Texas with its current population of about 70,000 began to take shape
about 100 years ago when Anglo settlers came by wagon, rail, and
high-wheeled stagecoach to join Hispanic pioneers in a landscape thick
with mesquite, coyote, and cactus.
Hill was a lawyer from Beeville, Texas, who began buying land in the
fertile Rio Grande delta in 1902, clearing it, and digging irrigation
canals to entice farmers from the Midwest to move to the Rio Grande
Valley. Hill’s house built in 1905 and is now preserved at the Rio
Grande Valley Museum in Harlingen.
Also at the museum is the Paso Real Stagecoach Inn, built during the
Civil War on the banks of the Arroyo Colorado, on the stagecoach line
from Alice to Brownsville. Early residents picked up mail and groceries
here prior to the opening of the Harlingen post office in 1904.
Two things were important to the development of Harlingen. First was
the railroad. Lon C. Hill selected this site for the city of Harlingen
because it was along the Saint Louis, Brownsville, and Mexican rail
line, and a spur line was planned, to run west along the border. It
is the longest span on the railroad line from Corpus Christi to
Brownsville, completed in 1905. (The first span, completed prior to the
first passenger train’s passage through Harlingen on July 4, 1904, was a
temporary wooden trestle-type bridge.)
At one time, Harlingen was home to division offices of both the
Southern Pacific and Missouri Pacific. Missouri Pacific maintained
shops and freight terminals in the late 1920s.
It was the railroad that gave rise to two early nicknames for the
rugged stop between Corpus Christi and Brownsville. “All out for
Rattlesnake Junction” gives you an idea of the rich bounty of wildlife
that the Valley has long been famous for. Later on, the Texas Rangers
built a headquarters near the tracks and men would gather for target
practice. That gave rise to the other nickname, Six Shooter Junction.
The name Harlingen comes from a town called van Harlingen, in the
Netherlands, the ancestral home of Uriah Lott, the railroad president
with whom Lon C Hill wanted to curry favor. Van Harlingen in the
Netherlands also has an elaborate system of canals for irrigation –
something that Lon C Hill knew was critical to the success of his new
Water — and a good irrigation system — was the second thing key to
developing the region into an agricultural powerhouse. Water is pumped
from the Rio Grande and runs to Harlingen by natural flow, as the town
is eight feet lower than the river. City Lake, has served as the city’s
main reservoir since its establishment. Today, a paved path around the
lake makes it a popular site for walking and jogging.
As he platted Harlingen, Hill donated several corner lots for church
sites. First Baptist organized in 1909, First United Methodist, First
Presbyterian, and Sacred Heart of Mary Immaculate formed in 1910. Most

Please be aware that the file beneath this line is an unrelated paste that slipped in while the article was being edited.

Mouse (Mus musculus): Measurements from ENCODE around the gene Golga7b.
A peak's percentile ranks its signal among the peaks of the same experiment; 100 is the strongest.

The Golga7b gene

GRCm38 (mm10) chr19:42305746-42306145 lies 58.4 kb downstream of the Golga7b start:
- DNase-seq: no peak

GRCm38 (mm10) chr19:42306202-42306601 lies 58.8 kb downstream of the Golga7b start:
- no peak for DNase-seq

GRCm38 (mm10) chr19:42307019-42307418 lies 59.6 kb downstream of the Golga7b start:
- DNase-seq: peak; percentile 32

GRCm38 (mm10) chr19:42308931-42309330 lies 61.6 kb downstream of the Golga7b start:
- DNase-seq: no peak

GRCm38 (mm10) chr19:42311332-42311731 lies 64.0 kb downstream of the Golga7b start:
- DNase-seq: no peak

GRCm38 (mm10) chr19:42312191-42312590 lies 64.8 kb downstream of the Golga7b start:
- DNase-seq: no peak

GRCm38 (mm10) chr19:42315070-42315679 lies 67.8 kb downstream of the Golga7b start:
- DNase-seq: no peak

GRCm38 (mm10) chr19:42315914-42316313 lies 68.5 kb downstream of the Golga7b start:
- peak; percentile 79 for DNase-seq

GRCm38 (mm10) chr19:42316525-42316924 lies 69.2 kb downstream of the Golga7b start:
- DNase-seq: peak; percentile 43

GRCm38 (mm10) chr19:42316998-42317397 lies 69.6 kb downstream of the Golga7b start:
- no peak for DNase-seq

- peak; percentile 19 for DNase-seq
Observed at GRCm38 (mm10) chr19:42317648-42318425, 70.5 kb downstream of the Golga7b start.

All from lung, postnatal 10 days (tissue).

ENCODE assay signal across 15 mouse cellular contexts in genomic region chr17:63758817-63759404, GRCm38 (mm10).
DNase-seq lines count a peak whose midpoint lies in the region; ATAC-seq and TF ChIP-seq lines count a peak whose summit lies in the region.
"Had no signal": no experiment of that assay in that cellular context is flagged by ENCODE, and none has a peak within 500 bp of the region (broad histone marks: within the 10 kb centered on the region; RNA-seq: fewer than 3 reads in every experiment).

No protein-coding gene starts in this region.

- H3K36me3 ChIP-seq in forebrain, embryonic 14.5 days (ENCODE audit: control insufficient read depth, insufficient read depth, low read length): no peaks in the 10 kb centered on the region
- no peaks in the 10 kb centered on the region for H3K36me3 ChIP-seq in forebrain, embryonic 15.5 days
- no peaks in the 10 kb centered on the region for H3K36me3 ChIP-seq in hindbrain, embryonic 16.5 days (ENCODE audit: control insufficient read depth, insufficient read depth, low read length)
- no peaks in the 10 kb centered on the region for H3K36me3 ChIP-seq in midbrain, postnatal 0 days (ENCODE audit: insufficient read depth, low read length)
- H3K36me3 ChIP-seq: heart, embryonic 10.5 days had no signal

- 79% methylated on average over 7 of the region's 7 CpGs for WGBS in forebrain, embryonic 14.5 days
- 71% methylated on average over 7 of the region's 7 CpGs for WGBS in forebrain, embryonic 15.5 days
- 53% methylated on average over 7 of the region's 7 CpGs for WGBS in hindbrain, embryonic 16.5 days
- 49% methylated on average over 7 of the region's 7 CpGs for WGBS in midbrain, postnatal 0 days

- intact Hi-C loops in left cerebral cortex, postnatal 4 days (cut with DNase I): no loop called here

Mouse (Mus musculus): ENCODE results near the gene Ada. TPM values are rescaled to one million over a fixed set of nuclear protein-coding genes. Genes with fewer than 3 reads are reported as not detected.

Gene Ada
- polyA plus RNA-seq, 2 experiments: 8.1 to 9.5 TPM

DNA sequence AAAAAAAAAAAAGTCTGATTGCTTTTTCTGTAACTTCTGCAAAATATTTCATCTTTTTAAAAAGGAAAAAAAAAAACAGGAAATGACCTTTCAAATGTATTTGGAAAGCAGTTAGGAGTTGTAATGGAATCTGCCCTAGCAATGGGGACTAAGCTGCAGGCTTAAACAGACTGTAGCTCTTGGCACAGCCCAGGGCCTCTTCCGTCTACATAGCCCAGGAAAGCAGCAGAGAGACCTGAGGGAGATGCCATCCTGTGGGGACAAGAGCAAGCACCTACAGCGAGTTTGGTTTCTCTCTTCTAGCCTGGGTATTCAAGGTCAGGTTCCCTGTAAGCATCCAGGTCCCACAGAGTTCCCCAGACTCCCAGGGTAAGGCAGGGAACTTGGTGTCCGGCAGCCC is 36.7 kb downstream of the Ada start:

of the early structures are gone and present ones date to 1920s and
Hill also designated several spaces for parkland and incorporated a
plaza from the Spanish tradition into Harlingen’s layout. He marked
Plaza Porfirio Diaz on his plat, in honor of the Mexican ruler. The
gazebo dates to 1984 and is modeled after public grandstands in Mexico
and Spain. The park was renamed Gutierrez Park in 1980, in memory of a
solider who died in Vietnam.
Today Harlingen boasts an extensive park system with more than 25
parks enjoyed by residents and visitors, a tribute to Hill’s vision.
One example is Pendleton Park, home of HEB Tennis Center. The Center
is named after Howard E. Butt, founder of HEB groceries, who lived in
Harlingen in the 1930s and was an avid tennis player.
The popular Arroyo Hike & Bike Trail, which opened in 1999,
connects five city parks and Harlingen Thicket bird sanctuary. The
trail winds back and forth along the Arroyo Colorado.
The city’s first grave was dug in 1909 when the son of a sugar grower
slipped and fell into a vat of boiling syrup. No cemetery had been
laid out for the new town, so the town marshall wired Lon Hill in St.
Louis, where he was on business. A hasty survey was made, a wagon trail
cut through the brush and a place cleared for the grave. In 1912 the
Harlingen city cemetery was officially established. [For years, salt
cedars divided the cemetery into sections for babies, blacks, Hispanics,
and Anglos. Though no long segregated, tombstone designs and grave
decorations reflect diverse cultural traditions.
Harlingen’s earliest buildings clustered around the railroad tracks,
where the railroad built a two-story hotel with two baths in 1906.
Other early buildings included two general stores, hardware and drug
stores, including the drug store in this building, now an antique mall.
The City incorporated in 1910; a volunteer fire department set up in
Bandit raids during 1915-17, related to the upheavals of the Mexican
Revolution and Pancho Villa’s border battles, alarmed many of the
settlers in South Texas. Hundreds of residents moved from the Valley
during this period. The sugar mill on Lon Hill’s plantation on the
outskirts of Harlingen was burned during one raid. Texas Rangers
advised the family to move into town. Harrison Street, the original
sendero, or path, led west from the Arroyo to the railroad line, and
still one of the main east-west roads through Harlingen. The home’s
foundation is of timbers salvaged from the Hill Sugar Mill. Hill died
here in 1935 and the house remains in the Hill family.
By 1919, stability prevailed. The city banned wooden buildings, set a
10 p.m. curfew for children, and enforced a speed limit of 15 miles per
hour for cars. Harlingen was ready for its first boom.
The main growth came as a result of Hill and other land developers
advertising the Magic Valley of South Texas in northern states.
Throughout the 1920s, trainloads of settlers arrived almost daily to
farm the irrigated delta. Thousands of small vegetable tracts and
citrus groves were sold in and around Harlingen to individuals brought
in on excursion trains by the land men. Dozens of old photos show large
groups of newly arrived settlers in front of a building owned by W.E.
Stewart Land Company. From here, they were driven to view various
parcels available for purchase.
By car, Highway 96 (now Business 77) was the main route from Corpus
Christi to Brownsville, running parallel to the railroad tracks. Many
early businesses were established along this route and it became known
as Commerce Street, the name it still bears today.
For example, where this Sinclair station is located on Commerce St.
and Madison, originally was a blacksmith shop. In 1920 the first
drive-in gasoline station in Harlingen was built on this site. The